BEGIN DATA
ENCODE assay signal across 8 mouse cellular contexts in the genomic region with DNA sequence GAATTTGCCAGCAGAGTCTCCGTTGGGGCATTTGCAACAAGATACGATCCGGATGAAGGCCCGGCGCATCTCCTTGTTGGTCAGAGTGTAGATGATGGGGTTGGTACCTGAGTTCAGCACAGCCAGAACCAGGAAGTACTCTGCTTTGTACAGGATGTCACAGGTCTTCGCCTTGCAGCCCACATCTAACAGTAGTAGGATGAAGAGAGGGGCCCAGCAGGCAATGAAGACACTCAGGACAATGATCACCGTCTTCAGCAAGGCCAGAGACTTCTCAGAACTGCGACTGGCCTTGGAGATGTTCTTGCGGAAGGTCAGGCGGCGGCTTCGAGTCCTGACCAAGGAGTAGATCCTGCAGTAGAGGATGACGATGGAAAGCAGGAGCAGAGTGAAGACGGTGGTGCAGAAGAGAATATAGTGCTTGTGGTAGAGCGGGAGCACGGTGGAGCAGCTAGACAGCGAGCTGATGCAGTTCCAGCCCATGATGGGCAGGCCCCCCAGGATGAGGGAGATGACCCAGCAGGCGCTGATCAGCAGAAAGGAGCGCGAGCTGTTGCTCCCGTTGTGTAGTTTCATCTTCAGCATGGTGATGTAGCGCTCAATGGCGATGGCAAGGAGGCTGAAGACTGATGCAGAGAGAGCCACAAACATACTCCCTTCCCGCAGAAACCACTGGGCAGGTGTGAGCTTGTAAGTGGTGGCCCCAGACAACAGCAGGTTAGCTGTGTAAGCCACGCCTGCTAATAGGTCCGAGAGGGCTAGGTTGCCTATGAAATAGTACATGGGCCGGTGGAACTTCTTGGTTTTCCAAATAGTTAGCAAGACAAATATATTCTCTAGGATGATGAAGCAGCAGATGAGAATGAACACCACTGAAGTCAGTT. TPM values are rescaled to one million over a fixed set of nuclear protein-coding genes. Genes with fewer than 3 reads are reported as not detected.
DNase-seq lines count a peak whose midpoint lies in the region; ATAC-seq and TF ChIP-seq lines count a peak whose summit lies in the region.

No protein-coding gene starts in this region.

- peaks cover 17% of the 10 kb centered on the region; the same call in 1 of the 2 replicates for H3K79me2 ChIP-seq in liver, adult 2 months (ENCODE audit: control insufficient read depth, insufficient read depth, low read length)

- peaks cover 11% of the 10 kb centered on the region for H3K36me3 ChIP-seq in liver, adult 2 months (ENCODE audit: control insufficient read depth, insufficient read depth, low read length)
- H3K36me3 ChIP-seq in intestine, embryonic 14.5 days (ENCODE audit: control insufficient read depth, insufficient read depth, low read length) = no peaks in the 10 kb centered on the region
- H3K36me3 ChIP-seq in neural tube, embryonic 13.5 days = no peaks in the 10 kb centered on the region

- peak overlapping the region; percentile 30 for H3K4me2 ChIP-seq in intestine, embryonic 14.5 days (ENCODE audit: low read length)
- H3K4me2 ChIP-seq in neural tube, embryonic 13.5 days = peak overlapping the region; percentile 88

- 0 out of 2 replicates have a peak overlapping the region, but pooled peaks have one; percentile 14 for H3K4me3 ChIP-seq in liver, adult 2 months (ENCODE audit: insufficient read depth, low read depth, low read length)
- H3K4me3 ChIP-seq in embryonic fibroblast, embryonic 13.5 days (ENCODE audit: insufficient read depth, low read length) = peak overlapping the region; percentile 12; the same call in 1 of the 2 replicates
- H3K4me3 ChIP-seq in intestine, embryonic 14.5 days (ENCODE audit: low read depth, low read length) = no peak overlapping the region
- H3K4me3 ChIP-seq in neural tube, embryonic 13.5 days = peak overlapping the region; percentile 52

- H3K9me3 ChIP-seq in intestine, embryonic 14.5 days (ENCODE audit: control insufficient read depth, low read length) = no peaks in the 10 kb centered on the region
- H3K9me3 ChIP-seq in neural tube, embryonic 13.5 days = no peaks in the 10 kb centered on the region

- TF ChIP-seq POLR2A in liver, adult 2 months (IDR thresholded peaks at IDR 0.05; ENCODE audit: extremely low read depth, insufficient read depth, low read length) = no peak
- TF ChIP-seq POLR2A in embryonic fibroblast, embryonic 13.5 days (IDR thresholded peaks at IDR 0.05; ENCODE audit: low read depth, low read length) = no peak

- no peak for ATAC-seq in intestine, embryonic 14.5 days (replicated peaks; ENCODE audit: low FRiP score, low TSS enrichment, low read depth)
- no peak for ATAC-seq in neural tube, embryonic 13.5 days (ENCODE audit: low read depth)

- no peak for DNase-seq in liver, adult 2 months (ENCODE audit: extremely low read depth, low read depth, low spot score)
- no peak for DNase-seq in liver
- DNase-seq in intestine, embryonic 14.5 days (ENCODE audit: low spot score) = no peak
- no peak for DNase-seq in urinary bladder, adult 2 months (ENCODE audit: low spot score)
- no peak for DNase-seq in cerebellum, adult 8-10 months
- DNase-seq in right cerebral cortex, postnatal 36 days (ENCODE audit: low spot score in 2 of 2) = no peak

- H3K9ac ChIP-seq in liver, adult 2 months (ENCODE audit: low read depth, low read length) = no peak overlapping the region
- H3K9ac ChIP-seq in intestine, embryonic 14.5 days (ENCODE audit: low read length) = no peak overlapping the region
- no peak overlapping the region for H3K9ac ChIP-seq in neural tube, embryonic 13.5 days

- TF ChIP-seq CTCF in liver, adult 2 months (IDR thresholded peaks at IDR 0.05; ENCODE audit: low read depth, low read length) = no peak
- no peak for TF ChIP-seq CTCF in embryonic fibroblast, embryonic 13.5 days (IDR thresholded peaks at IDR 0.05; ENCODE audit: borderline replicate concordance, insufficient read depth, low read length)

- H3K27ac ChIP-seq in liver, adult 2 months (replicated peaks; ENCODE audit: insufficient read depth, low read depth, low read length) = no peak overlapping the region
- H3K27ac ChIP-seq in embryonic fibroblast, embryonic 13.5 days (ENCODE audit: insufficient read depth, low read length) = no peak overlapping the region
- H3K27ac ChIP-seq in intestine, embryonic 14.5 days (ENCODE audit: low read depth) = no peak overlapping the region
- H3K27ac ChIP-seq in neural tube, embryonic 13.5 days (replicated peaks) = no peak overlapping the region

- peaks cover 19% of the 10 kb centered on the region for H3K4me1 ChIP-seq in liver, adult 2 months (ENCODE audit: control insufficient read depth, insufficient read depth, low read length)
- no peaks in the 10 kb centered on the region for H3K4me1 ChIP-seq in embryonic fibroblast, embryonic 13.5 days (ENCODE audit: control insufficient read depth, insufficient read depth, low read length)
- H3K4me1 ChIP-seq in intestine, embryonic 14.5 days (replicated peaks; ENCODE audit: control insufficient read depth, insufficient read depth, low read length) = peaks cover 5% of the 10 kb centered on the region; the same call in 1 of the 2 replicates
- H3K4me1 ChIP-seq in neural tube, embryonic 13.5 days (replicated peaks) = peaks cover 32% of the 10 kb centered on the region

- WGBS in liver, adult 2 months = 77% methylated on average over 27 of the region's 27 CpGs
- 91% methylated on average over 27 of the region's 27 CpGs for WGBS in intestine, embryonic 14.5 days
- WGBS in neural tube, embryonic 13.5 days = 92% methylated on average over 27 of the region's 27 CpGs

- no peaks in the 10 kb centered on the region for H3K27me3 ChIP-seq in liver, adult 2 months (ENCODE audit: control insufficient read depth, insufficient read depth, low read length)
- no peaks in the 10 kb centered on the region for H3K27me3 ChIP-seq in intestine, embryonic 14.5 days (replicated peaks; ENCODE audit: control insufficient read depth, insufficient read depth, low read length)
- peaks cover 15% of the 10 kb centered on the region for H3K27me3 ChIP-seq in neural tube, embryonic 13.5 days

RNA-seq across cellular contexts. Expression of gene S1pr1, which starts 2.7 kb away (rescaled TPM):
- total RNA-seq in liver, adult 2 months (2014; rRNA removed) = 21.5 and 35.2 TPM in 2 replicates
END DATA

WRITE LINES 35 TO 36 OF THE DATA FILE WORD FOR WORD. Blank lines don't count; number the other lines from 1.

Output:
- peaks cover 19% of the 10 kb centered on the region for H3K4me1 ChIP-seq in liver, adult 2 months (ENCODE audit: control insufficient read depth, insufficient read depth, low read length)
- no peaks in the 10 kb centered on the region for H3K4me1 ChIP-seq in embryonic fibroblast, embryonic 13.5 days (ENCODE audit: control insufficient read depth, insufficient read depth, low read length)